Academic journal article English Language Teaching

The Relationship between EFL Learners' Self-Efficacy Beliefs and Their Language Learning Strategy Use

Academic journal article English Language Teaching

The Relationship between EFL Learners' Self-Efficacy Beliefs and Their Language Learning Strategy Use

Article excerpt

Abstract

The focus of education has changed from teacher-directed to learner-oriented instruction in previous years. Majority of studies in the field of EFL/ESL learning involves issues relevant to learners and their individual differences. Therefore, the present study focused on some of these individual variables; namely self-efficacy and language learning strategies. This study aimed at exploring the relationship between EFL learner's self-efficacy and language learning strategy use. Also, frequently language learning strategies by EFL learners and the existence of a significant difference in their self-efficacy beliefs and strategy use due to gender and years of English study are investigated. A group of 130 first year university students consented to participate in the present study. The results of statistical analyses indicated that there was no relationship between self-efficacy and language learning strategy use. Moreover, metacognitive strategies are frequently used language learning strategies by EFL learners. In addition, there were no significant differences in both self-efficacy and strategy use due to gender. But, there were significant differences in self-efficacy beliefs and only in metacognitive strategies due to years of English study.

Keywords: self-efficacy beliefs, language learning strategies

1. Introduction

1.1 Statement of the Problem

Following the conscious recognition of the learner as an active participant in the foreign language acquisition (EFL) process in Cognitive Theory, learner variables have been the focus of EFL research (Dornyei, 2005). Among learner variables self-efficacy beliefs and language learning strategies are more focused among researchers. In the last past two decades, the research findings support the contention that learner's self-efficacy beliefs strongly affect their performance (Bandura, 1997). Due to the lack of enough information about self-efficacy which affects learning, storing, retaining and academic performance of learners, results of the present study can be fruitful for Iranian teachers and learners. Oxford (1985) noted that strategies of successful language learners can provide a basis for aiding language learners. Because Iranian learners have less information about strategies and conscious use of language learning strategies, the findings of the present study can help them to be more successful. Furthermore, there is no study showing the existence of a relationship between self-efficacy and language learning strategies in Iran. Therefore, the results of this study can assist teachers to use new information in their teaching program.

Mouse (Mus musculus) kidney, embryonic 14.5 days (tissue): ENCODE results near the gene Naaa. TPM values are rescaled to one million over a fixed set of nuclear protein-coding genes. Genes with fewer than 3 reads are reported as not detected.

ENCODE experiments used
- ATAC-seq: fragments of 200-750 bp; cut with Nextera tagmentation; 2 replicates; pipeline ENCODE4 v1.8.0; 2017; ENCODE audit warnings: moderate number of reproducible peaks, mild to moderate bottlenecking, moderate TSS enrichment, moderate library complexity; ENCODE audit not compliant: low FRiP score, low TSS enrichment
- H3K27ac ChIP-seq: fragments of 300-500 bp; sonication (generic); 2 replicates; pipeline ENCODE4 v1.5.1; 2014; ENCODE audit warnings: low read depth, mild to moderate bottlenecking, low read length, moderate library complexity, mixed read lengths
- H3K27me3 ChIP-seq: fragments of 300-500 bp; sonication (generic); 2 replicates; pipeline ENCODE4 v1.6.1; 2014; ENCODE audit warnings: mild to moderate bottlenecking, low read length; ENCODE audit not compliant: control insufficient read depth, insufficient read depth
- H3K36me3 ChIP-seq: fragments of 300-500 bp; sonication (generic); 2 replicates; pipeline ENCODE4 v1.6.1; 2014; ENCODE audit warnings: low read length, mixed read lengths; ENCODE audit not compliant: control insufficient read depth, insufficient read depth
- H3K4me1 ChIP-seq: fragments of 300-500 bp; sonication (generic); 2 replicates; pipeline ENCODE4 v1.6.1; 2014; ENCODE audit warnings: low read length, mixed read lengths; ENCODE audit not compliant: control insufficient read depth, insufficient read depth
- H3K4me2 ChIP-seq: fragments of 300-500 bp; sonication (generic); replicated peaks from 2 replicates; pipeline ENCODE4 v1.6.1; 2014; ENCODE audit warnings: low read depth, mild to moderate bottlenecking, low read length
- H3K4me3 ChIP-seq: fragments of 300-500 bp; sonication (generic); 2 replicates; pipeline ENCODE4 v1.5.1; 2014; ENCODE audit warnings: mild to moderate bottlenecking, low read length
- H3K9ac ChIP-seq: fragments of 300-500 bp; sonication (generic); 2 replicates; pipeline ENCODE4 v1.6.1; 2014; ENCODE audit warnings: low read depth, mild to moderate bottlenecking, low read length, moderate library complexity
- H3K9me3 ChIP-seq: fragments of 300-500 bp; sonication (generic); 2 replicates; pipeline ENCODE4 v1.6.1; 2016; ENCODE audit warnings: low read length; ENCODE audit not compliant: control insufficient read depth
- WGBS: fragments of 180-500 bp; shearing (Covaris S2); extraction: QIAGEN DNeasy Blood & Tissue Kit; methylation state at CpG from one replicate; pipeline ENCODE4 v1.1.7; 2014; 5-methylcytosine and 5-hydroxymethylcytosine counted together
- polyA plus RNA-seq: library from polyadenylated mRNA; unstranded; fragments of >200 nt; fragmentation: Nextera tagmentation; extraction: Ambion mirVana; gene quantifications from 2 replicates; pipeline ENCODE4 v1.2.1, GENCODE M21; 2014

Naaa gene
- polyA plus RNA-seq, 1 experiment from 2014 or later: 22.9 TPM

1.2 Importance of the Problem

In the past years, most of the studies were conducted from the learner perspective and learner has a vital role in investigations. So, learner variables such as self-efficacy and language learning strategies are worthy of exploring. According to Bandura (1997), self-efficacy is a more consistent predicator of behavior and achievement than any other related variables. He noticed self-efficacy is the most influential arbiter in human agency and has a powerful role in making decisions. Also, he claimed learning new skills and performing them in authentic situations are much more related to self-efficacy beliefs than the other self-constructs. So, it is self-efficacy that helps us explain the reason of why people's behaviors are different when they have similar knowledge.

Another variable which has an important role in learning a foreign language is language learning strategies. From a teaching perspective, "unlike most other characteristics of learners, personality and general cognitive style, learning strategies are readily teachable" (Oxford & Nyikos, 1989, p. 291). Also, O'Malley, Chamot, Stewner-Manzanares, Russo & Kupper (1985) stated that learning strategies of proficient language learners applied to less proficient learners could have useful effects on facilitating the development of learning foreign language skills. …

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